If you’re in the early stages of a new build project, you may have heard your Project Manager or other members of the software development team at your development agency talking about something called React or React Native.
Building apps in React allows developers to streamline the storing and handling of data, and is designed to be fast and scalable.
It is good because it allows data to be changed in an application without refreshing – making it perfect for newsfeeds and the hottest fast-moving social media platforms, but also a wide variety of other apps and interfaces. In my experience, React allows the creation of complex apps from reusable pieces by using the building blocks of components, updating only the specific parts that need to be updated when application data changes.
React Native also allows developers to reuse the majority of app development code across different operating systems, meaning that developing separate apps for iOS and Android can become a much more efficient process, with faster turnaround times and smaller development teams. This is great news for projects of all budgets, and especially startups and projects looking for fast-to-market proof of concepts.
What Big Companies are Building Apps in React?
Facebook Ads was the first React Native app for Android and needed to incorporate seamless service for around 2,000,000 global users. Obviously, the Facebook app was built with it but there are a lot of other famous names that were created with React, so if your team is planning a React build, you can be confident that your project is in good company. According to Facebook, since they implemented the system to create the Facebook and Facebook Ads apps, many thousands of apps have been built in React Native, with users ranging from small startups to established global Fortune 500 companies.
Unsurprisingly for a Facebook-based project, Instagram, the world’s most popular image sharing site is based on React. Modern Instagram has moved far beyond its original image sharing capabilities, with people now using the platform for everything from shopping to trendspotting to dating.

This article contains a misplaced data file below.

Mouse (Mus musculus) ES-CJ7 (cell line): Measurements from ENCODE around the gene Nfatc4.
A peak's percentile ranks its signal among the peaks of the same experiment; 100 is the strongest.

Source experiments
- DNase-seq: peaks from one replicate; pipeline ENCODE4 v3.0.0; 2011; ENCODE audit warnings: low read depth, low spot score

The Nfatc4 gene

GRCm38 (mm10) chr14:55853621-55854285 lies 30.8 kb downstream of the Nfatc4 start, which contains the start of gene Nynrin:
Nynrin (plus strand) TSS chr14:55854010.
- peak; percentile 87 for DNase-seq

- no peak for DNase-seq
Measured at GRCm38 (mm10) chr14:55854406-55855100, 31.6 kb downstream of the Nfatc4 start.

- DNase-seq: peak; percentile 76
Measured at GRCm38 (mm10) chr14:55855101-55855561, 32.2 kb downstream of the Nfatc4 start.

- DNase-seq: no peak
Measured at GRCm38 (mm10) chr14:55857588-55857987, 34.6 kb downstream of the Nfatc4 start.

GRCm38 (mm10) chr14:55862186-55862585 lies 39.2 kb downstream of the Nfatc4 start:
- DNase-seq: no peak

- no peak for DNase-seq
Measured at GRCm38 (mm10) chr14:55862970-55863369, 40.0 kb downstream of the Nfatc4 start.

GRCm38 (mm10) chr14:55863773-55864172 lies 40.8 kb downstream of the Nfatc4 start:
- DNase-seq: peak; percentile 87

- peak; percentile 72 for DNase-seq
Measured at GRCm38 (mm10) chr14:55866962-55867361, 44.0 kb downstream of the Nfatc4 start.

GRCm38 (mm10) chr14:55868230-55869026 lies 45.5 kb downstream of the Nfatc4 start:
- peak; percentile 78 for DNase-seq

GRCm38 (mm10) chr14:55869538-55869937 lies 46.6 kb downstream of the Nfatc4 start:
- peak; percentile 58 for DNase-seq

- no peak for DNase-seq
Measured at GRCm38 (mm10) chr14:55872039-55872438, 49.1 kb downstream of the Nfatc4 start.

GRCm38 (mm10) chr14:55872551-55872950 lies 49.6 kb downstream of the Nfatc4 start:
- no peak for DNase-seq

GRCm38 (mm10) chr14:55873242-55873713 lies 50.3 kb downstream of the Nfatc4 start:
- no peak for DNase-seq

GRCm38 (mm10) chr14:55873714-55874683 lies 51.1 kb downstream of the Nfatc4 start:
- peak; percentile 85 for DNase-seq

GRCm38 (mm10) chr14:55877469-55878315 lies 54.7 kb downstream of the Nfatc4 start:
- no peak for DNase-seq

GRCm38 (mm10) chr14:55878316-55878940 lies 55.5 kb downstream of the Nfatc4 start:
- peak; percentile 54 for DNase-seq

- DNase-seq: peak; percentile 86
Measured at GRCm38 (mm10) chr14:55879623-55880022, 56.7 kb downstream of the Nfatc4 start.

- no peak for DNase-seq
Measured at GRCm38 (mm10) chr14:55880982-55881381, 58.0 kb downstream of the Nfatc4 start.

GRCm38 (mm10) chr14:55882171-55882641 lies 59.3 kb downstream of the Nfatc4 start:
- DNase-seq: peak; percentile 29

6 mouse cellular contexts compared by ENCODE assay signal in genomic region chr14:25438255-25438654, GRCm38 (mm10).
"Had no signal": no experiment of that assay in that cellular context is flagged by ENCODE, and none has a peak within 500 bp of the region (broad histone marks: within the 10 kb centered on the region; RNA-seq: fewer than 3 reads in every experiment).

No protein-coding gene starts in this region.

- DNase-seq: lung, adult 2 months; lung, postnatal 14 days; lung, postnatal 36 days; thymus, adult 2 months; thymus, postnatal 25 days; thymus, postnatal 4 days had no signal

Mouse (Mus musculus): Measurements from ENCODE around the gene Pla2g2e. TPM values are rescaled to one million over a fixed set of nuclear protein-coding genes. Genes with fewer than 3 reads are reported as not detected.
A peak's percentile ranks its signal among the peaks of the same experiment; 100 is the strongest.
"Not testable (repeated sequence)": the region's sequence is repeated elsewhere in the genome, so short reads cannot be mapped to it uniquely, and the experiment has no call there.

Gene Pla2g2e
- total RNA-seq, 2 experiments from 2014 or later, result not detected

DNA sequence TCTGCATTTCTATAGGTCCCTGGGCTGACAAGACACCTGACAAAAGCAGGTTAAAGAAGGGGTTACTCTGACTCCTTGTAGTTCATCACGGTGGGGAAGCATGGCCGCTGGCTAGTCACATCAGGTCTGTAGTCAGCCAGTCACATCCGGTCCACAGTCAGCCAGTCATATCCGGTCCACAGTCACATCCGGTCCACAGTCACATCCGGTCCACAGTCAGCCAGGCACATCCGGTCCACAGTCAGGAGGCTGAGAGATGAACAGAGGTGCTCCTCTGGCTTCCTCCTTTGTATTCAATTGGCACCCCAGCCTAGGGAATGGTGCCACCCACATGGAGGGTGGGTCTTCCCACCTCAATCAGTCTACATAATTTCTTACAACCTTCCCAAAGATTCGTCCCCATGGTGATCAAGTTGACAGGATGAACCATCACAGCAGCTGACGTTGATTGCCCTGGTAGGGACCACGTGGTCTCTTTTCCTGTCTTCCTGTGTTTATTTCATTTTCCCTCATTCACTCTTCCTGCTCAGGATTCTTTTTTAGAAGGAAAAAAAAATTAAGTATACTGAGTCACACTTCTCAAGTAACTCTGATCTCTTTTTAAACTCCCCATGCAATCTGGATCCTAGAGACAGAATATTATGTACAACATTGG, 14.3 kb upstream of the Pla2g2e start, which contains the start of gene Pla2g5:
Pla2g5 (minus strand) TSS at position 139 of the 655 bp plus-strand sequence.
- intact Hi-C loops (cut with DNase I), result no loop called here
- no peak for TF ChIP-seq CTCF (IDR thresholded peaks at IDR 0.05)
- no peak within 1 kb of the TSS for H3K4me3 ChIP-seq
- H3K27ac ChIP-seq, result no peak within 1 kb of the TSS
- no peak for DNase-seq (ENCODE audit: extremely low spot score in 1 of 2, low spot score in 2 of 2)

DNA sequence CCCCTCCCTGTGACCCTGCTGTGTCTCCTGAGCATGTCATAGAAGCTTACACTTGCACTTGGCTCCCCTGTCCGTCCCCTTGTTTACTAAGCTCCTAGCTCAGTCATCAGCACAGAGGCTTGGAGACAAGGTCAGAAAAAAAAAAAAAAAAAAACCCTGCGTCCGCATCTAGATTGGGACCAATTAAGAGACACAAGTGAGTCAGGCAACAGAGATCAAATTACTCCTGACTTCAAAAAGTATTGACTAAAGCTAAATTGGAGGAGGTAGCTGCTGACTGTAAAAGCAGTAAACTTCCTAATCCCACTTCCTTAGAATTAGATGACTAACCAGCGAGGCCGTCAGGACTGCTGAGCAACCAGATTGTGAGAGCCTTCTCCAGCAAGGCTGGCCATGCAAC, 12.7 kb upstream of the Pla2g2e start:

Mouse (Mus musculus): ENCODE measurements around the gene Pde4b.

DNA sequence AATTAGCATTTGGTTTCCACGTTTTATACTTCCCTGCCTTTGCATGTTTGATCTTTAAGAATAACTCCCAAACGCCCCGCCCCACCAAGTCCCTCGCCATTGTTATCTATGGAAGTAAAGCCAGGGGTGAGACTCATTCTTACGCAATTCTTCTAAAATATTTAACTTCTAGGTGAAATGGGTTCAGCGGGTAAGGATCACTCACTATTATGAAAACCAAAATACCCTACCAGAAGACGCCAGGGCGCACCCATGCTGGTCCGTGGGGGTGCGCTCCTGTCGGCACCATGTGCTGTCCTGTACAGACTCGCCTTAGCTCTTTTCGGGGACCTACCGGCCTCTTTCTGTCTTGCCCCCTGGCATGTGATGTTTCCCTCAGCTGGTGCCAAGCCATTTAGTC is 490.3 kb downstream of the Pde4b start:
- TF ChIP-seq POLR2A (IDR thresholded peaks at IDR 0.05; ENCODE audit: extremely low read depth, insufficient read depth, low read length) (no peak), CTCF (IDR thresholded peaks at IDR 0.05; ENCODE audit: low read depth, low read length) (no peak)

Global information, data, analytics, and news providers Bloomberg used React Native to create their consumer mobile app in 2016, allowing them to develop simultaneously for iOS and Android in one development team. This allowed them to develop the new app in under 5 months, which they claim was around half the time it would have been expected to take otherwise. The Bloomberg development team are also on record as saying that technology allowed them to accelerate the release of new product features and streamline Beta testing.
At the other end of the instant information scale, instant messaging and communications giant Skype used React to develop their revamped app. Electronic car and battery futurists Tesla used React for their customer diagnostics and control app was created with React.
Still, need convincing? How about Walmart? The world’s largest retailer used React native for their app, and claim to have been able to share 95% of the codebase between platforms, leading to great efficiencies in timescales and development manpower. One of the other key positives they highlighted was the ability to host updates on their own server, without having to go through the often laborious and time-consuming process of app store approvals every time.
So if your software development agency is recommending React for your new e-commerce project, you might want to follow their lead.
See also: How to use Neuromarketing to increase Facebook Engagement?